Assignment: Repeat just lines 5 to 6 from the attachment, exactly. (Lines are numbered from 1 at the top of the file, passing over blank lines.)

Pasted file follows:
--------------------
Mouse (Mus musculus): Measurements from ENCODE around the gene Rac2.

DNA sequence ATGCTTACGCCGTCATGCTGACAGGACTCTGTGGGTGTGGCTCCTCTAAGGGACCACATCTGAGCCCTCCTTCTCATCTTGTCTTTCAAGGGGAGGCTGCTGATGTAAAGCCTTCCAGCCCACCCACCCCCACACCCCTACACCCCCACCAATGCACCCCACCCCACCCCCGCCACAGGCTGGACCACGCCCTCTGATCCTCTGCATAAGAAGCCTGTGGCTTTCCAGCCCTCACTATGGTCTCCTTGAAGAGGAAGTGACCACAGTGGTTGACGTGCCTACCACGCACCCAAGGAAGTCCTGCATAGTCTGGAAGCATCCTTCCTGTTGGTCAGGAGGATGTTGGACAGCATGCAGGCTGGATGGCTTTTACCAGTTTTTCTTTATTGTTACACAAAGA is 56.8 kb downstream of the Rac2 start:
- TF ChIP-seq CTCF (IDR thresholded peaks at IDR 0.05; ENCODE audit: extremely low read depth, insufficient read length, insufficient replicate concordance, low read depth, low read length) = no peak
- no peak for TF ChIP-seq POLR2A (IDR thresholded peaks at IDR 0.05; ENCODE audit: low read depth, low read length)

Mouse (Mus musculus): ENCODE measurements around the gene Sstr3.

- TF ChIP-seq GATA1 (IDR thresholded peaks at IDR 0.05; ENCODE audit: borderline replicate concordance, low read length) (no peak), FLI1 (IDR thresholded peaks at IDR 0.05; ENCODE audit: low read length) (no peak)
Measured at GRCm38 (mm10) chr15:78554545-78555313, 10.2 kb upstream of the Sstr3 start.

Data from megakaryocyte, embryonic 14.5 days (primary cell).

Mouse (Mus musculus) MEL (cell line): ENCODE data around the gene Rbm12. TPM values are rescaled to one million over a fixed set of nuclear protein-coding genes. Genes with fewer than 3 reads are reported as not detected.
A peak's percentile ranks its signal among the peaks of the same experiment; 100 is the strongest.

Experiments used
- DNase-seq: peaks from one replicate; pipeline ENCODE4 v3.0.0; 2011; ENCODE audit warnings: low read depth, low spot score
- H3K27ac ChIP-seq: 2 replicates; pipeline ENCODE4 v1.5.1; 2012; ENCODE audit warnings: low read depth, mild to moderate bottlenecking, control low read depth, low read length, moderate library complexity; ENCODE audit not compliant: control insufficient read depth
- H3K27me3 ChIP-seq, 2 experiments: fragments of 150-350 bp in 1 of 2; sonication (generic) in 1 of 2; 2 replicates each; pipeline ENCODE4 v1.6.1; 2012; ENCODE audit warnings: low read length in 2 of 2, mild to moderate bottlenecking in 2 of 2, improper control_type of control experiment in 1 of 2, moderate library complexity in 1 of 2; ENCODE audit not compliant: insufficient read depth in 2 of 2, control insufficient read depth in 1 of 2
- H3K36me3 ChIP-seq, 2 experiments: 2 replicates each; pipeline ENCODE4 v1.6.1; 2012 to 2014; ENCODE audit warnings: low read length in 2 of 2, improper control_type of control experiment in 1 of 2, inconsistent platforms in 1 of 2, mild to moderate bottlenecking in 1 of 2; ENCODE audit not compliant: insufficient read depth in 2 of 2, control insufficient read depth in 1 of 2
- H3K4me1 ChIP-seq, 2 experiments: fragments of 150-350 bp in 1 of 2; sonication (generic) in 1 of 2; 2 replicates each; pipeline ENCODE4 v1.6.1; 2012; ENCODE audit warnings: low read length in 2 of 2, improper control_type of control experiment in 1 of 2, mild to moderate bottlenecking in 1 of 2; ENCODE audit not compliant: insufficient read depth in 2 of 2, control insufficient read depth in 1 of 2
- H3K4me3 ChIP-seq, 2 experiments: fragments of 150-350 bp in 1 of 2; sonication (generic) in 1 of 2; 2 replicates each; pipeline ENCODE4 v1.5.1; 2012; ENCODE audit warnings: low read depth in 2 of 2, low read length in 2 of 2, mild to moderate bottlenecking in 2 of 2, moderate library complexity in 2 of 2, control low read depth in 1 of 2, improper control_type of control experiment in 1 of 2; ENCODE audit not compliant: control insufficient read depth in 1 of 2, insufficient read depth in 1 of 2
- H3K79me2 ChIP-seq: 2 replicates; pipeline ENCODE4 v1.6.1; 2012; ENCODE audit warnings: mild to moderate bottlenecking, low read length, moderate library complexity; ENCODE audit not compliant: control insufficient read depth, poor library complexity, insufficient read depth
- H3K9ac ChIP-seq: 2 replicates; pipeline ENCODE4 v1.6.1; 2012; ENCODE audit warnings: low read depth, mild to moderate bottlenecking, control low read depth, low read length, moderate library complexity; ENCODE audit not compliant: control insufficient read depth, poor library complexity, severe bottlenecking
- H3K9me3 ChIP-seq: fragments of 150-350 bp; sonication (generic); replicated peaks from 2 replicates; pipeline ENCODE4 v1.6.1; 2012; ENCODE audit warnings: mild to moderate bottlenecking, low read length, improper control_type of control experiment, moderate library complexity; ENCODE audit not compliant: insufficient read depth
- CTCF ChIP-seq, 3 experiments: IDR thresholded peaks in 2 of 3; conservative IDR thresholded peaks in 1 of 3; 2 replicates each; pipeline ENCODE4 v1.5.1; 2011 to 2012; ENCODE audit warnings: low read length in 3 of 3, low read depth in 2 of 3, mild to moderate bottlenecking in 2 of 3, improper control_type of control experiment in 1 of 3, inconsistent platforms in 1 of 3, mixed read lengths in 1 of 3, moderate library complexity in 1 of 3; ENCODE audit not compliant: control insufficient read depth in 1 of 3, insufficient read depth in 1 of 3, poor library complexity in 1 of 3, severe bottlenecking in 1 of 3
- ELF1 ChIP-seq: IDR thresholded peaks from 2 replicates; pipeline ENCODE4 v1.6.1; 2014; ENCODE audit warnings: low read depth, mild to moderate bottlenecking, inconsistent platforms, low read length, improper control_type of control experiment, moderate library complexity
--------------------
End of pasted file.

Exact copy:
Mouse (Mus musculus): ENCODE measurements around the gene Sstr3.

- TF ChIP-seq GATA1 (IDR thresholded peaks at IDR 0.05; ENCODE audit: borderline replicate concordance, low read length) (no peak), FLI1 (IDR thresholded peaks at IDR 0.05; ENCODE audit: low read length) (no peak)